Next, we prayed for forgiveness for the departed souls of our deceased relatives buried in the family graveyard, which is located in front of the Girls’ madrasa. Then we headed for the shore area – the ghat (in the local term) – on the Kumarkhali River where launches once used to ferry people around from other parts, including Bagerhat. Now with all the silt deposits in the river bed, I am told that even those launches don’t navigate in these shallow waters. We visited the market place on the river front and then visited Manju’s father-in-law’s home who lived nearby. His wife was resting there while we were busy in our grandpa’s place. After a short stopover there we visited his brother-in-law’s home who lived closely. He showed us his garden which grows all varieties of fruits.

After sunset, we headed for Khulna city, and arrived in Lulu’s home in the city before the time for Esha (night) prayer. Her mom (Sufi khala) and my mom are first cousins, and she had invited us to have our dinner at her home. Her husband, before his retirement, used to work in Chittagong and live in our six-story house, Aranika, as a tenant. They have moved back to Khulna city to be close to my aunt – Sufi khala. It was good seeing them both with their daughter and grand-son there. Although Lulu had prepared a hefty meal for all of us, our stomach was full, and we could not eat much and had to beg excuse of the generous hosts. Then we stopped by Mohsin mama’s home. He is another of my mom’s cousin (uncle of Lulu) who also lives in Khulna city. There we dropped off his mother who had traveled with us all the way from Bashtali. Then we dropped off at Kochi’s home to take rest for the night. It was a well spent trip to my birthplace. I took plenty of pictures to later share with my mom and other relatives.

Within the next two days, I met every other first and second cousin that still lives in Khulna city. And everywhere I went, they wanted to serve us hefty meal, which I had to decline politely in most cases for my stomach had no extra capacity for overeating. It was joyous moment everywhere nonetheless. I could not recognize the new faces that have emerged in many of those families.

Everywhere I moved inside the city, except the vegetable and fish market areas, it looked impressively clean. Unlike many parts of Dhaka and Chittagong, vendors did not vend their products on the foot paths, blocking people’s path. I did not see garbage piling up either on the footpaths or streets. From my cousin’s home, I could recognize the reason - why. Every day, cleaning workers from the city municipality would knock on the doors of residents to collect their trash and carry it away in their carts, something that I have failed to see in most parts of either Dhaka or Chittagong. Khulna city is the cleanest city of Bangladesh that I have seen. It could serve as a model to be easily copied by other more prosperous cities. (I am also told that Rajshahi is similarly very clean. But I have not been to Rajshahi in decades since my BUET days, and have no way of comparing it with Khulna.)

Khulna does not have commuting problem with road-jams which are common in Chittagong and Dhaka. Its inner city roads are not crowded by trucks and buses or even motor vehicles which make it easy to walk around or take a safe ride in rickshaws and taxis. But the rickshaw seats there were comparatively narrower to those found in either Chittagong or Dhaka. The real estate development within the city seems also well managed, and nothing like those found in either Chittagong or Dhaka. I felt that if there were a place for I to retire in Bangladesh one day, this city definitely would be my choice to do so.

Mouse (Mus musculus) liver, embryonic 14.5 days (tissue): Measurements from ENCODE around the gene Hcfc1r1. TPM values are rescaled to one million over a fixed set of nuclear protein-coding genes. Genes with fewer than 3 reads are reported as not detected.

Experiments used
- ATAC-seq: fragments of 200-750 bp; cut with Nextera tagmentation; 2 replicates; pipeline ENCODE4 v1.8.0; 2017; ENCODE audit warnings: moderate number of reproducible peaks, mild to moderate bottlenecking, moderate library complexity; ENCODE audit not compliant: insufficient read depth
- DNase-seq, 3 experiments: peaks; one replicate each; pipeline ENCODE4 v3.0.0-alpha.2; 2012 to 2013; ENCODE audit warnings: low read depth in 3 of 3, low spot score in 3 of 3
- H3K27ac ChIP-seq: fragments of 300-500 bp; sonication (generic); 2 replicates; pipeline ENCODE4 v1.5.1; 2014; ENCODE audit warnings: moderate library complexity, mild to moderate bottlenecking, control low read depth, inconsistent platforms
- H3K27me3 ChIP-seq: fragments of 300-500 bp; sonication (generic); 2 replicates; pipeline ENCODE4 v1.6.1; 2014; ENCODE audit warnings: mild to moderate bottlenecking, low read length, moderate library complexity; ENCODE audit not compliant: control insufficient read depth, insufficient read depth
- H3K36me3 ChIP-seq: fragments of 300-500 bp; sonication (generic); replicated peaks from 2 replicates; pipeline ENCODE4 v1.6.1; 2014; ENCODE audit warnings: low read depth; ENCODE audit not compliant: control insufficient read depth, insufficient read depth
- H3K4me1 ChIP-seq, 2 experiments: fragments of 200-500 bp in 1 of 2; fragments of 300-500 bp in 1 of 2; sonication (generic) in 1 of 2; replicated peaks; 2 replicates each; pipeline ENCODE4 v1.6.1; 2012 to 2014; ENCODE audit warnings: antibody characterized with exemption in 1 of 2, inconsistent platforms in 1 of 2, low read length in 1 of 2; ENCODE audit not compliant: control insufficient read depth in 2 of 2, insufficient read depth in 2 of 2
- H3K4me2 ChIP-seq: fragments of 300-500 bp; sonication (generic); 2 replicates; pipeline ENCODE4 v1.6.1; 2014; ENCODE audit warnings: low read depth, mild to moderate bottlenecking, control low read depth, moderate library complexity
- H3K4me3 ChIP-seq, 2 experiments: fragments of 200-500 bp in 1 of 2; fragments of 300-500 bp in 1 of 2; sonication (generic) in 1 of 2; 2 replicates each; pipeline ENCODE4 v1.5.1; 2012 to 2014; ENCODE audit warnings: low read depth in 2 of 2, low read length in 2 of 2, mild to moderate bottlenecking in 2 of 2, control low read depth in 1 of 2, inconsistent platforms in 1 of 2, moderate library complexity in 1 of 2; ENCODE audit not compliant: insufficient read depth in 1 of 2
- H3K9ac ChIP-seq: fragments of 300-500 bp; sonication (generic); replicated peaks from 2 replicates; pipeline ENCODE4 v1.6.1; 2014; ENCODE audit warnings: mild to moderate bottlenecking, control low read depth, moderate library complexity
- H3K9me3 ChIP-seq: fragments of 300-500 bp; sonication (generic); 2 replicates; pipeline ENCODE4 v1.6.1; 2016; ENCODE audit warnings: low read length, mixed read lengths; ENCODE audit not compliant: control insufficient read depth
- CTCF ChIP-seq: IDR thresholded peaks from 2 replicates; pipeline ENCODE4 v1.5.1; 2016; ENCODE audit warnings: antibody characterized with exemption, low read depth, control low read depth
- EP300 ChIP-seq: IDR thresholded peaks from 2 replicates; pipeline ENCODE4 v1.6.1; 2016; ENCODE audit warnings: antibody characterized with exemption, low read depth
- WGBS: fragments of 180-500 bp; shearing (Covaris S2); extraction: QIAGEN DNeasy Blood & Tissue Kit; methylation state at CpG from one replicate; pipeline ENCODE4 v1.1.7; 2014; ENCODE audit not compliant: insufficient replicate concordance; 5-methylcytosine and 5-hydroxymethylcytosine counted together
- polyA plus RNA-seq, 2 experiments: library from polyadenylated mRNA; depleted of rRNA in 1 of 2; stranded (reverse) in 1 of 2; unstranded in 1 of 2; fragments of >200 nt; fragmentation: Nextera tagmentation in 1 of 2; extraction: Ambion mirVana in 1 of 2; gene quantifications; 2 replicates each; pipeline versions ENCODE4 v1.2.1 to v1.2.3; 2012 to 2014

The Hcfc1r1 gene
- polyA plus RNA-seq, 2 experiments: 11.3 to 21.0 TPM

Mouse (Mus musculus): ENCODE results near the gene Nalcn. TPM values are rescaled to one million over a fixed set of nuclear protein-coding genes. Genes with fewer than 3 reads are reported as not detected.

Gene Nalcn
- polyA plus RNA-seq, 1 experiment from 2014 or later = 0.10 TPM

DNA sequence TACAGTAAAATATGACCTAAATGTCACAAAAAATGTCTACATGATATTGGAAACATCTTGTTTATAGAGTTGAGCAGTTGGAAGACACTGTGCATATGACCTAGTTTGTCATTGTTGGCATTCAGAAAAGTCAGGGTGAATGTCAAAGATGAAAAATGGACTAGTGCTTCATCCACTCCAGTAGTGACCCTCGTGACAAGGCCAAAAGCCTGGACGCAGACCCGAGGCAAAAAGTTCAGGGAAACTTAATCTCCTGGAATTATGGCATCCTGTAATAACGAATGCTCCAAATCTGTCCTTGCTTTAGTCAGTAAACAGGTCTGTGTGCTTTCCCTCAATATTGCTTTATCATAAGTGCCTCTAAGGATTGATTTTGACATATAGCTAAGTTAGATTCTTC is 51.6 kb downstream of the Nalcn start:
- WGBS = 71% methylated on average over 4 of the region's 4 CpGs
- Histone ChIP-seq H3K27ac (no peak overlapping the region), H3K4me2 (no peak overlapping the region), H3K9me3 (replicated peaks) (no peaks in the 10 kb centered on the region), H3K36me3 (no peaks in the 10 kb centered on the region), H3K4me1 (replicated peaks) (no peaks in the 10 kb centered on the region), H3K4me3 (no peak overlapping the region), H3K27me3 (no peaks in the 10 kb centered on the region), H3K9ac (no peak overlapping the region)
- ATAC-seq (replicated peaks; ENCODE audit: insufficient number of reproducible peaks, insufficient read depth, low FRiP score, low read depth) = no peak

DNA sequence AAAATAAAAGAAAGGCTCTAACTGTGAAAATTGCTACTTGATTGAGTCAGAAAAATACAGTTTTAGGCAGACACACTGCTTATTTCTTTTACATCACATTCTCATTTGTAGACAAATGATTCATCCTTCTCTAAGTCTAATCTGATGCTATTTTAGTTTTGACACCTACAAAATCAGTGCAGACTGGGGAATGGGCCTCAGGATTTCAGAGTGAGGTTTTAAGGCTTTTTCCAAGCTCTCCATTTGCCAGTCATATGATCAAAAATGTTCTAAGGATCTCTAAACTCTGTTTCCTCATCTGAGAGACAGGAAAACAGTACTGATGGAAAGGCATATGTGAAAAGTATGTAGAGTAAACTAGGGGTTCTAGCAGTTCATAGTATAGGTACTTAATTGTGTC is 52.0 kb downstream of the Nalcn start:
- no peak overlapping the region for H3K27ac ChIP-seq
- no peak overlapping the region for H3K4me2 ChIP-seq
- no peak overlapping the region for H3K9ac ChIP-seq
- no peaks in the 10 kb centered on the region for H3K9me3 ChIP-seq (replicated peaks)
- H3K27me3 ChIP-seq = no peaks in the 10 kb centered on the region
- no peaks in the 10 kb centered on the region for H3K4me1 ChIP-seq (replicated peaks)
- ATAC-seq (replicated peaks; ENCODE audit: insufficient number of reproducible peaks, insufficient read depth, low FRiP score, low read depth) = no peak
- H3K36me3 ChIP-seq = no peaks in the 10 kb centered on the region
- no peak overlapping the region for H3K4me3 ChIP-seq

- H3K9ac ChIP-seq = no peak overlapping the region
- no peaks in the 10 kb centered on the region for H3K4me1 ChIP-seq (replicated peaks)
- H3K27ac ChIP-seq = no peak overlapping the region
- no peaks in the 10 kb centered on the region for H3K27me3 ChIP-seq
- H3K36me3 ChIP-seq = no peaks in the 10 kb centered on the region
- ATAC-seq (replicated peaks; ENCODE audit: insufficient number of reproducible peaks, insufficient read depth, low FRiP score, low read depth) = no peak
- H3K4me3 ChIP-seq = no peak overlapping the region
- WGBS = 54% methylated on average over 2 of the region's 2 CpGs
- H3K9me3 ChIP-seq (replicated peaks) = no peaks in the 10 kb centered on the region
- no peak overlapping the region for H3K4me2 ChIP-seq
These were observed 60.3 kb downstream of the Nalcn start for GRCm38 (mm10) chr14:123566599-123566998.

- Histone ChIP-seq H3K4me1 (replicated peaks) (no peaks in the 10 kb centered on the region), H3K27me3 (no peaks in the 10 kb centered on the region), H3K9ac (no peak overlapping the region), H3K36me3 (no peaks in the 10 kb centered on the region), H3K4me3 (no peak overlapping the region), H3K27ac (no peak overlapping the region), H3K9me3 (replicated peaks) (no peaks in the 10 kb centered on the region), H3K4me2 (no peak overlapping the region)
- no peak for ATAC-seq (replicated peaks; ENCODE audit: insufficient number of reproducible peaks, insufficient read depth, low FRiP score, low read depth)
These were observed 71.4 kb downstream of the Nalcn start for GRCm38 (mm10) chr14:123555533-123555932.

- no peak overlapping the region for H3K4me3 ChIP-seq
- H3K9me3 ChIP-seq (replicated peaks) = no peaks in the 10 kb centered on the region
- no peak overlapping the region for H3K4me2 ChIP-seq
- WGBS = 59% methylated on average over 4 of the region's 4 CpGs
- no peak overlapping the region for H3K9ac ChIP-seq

I wish I had enough time to spend few more days with my cousins in Khulna. But the pre-election time political turmoil simply did not allow that luxury. The opposition alliance had called for an 84 hour long strike soon after we had arrived in Khulna, and we had to find some means to return. Bus journey was out of question, not only for the suffering I endured coming in, but it was unsafe. The criminal elements within the opposition alliance have been attacking the bus riders, setting the buses to flames. A plane trip to either Chittagong or Dhaka would involve first going to Jessore, where the nearest airport is located, but it would involve taking a long ride by bus or personal car or taxi to the airport, which was not possible during the time of a strike. Strikers simply didn’t like anyone taking such rides anywhere and have attacked violently and mercilessly those risk takers. So, a train ride seems to be the only option left open for us. It was not safe either since strikers have uprooted rail lines derailing trains in various parts of the country. We had to take that risk.

Unfortunately, we found out that there was no direct route from Khulna to Chittagong. We could take the night-time Sundarbans Express which would bring us to Dhaka early next morning. And there from we could take another train or plane to Chittagong. But again the plane journey was not feasible, since the airports are located far away from the heart of the city, and even if one were to arrive at the destination, the road trip to home could not have been safe in a taxi either.

Getting a train ticket is not easy these days because of all such considerations. Fortunately, Bahar was able to manage two tickets for us. After saying goodbyes to our loved ones in Khulna, we took a rickshaw ride at night to the train station. It was in the middle of the strike period, so a trip by car or taxi was unsafe. My two cousins – Manju and Kochi - also came to see us off. After arriving at the train station, we learned that there was a three hour delay for our train to start because of a derailment accident nearby. The police inspector in charge at the rail station was known to Bahar, who graciously allowed us to rest in his office.